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Interventions in Uganda Lead to Dramatic Increases in Chronic Care Enrollment for HIV-Positive Mothers
At Fort Portal Regional Referral Hospital (RRH) in Uganda, almost all women attending the antenatal care (ANC) clinic were receiving HIV/AIDS counseling and testing services, but only 1% of HIV-positive women were enrolling into chronic care services in September 2011. The USAID-funded Strengthening Uganda's Systems for Treating AIDS Nationally (SUSTAIN) project, managed by University Research Co. LLC , helped increase the enrollment rate to 96% in only 6 months.
SUSTAIN determined that the gap between women testing positive for HIV and enrolling into chronic care was due to several factors:
- A weak referral system between maternal and neonatal care entry points and the HIV/AIDS chronic care clinic,
- Poor documentation of women who received counseling and testing services,
- Lack of designated personnel responsible for ensuring that infected mothers were enrolled into care, and
- A misconception that additional testing was needed to enroll mothers into chronic care.
To address these factors, SUSTAIN aided the clinical team in assessing ways to improve the system so that more mothers would enroll. The team at Fort Portal RRH implemented a few changes that were likely responsible for the major difference for HIV-positive mothers at the hospital:
- Use of a linkages registry, referral forms, and counseling and testing registries to document the referral of newly diagnosed, HIV-positive pregnant women to the HIV/AIDS chronic care clinic and to track weekly performance;
- Strengthening of skills through training, mentoring, and coaching for teams providing ANC and HIV/AIDS care services to enable an effective continuum of services for HIV-positive pregnant women and their exposed infants;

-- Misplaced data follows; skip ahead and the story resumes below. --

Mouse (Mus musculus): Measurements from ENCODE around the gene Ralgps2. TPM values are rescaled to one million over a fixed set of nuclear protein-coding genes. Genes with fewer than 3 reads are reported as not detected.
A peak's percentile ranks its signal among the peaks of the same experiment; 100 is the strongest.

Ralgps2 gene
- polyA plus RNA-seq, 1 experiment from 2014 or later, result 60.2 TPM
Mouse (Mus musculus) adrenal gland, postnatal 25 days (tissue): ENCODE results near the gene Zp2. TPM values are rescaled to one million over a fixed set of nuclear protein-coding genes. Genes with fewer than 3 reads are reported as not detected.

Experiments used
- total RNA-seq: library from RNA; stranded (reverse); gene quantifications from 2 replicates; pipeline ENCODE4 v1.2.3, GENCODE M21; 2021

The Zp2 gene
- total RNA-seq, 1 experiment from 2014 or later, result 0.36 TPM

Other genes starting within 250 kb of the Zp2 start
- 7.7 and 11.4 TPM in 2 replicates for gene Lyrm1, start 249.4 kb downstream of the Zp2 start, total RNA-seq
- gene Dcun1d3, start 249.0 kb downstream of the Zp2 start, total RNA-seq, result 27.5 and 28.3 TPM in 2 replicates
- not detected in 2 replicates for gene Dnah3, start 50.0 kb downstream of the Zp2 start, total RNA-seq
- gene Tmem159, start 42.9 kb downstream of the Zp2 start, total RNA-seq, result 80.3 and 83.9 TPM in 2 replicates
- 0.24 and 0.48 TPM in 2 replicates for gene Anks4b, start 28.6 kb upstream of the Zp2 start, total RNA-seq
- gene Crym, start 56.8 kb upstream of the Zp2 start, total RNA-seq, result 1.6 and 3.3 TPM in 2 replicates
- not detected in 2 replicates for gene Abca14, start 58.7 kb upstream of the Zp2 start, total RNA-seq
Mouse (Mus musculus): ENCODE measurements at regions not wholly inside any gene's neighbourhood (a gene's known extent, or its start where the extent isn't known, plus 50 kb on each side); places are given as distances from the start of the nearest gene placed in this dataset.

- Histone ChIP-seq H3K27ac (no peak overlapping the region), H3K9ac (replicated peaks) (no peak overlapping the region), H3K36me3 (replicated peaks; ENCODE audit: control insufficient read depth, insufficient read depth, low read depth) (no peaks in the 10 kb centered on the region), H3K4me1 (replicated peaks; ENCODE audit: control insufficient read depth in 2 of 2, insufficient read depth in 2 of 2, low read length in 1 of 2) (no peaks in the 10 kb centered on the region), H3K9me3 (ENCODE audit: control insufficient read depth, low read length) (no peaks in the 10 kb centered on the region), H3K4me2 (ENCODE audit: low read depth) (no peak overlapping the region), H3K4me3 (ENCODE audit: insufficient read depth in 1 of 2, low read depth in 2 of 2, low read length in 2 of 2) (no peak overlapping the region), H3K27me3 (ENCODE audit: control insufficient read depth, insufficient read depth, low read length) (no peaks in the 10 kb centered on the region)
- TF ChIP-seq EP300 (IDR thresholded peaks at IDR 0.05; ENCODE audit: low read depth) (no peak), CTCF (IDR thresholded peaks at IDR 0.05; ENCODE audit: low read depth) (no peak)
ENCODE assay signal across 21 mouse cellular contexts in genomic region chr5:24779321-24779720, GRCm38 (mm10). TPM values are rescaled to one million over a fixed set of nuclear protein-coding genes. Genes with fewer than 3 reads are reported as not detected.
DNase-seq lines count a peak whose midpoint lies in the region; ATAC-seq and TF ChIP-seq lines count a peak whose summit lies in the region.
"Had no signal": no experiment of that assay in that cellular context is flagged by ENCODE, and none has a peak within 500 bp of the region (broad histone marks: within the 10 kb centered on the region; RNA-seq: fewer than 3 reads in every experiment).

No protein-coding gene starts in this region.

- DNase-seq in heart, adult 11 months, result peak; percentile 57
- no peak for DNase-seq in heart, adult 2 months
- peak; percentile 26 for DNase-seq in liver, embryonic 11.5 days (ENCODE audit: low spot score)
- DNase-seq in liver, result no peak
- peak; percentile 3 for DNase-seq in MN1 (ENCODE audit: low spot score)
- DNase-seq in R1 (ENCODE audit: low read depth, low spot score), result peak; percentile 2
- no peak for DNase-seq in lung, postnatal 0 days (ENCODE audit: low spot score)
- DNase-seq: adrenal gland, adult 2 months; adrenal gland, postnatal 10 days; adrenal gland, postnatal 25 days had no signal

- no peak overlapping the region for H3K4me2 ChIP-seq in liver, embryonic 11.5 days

- Designation of personnel to escort HIV-positive pregnant women from the maternal or perinatal point of care to the HIV/AIDS chronic care clinic;
- Review of quarterly data through meetings with stakeholders to identify gaps in performance; and
- Promotion of team-based problem solving through weekly interdepartmental review meetings and monthly case conferences to address individual cases of non-enrollment.
After the team implemented these changes, the rate of HIV-positive mothers enrolled in chronic care rose from 1% (July–September 2011) to 84% (January–March 2012) at the hospital. An additional 12% of HIV-positive mothers were enrolled in HIV/AIDS care at nearby health facilities. Furthermore, the percent of HIV-positive mothers assessed for antiretroviral therapy eligibility increased from 20% (July–September 2011) to 75% (January–March 2012).
One HIV-positive mother described her experience at the clinic after the SUSTAIN interventions: "It's a great honor and a privilege [to be escorted]. You know the nurse. You have someone to talk to as you are seen at the clinic. Your fears of being HIV-positive are calmed down. You get the confidence and strength to move on despite being [HIV-]positive."
The experience at Fort Portal RRH shows that teamwork; regular review of performance data; and identification of feasible, locally available solutions can result in significant performance improvement for hospital teams. The interventions used at Fort Portal RRH will be shared, adapted, and replicated for other hospitals providing HIV/AIDS services in Uganda.
July 24, 2012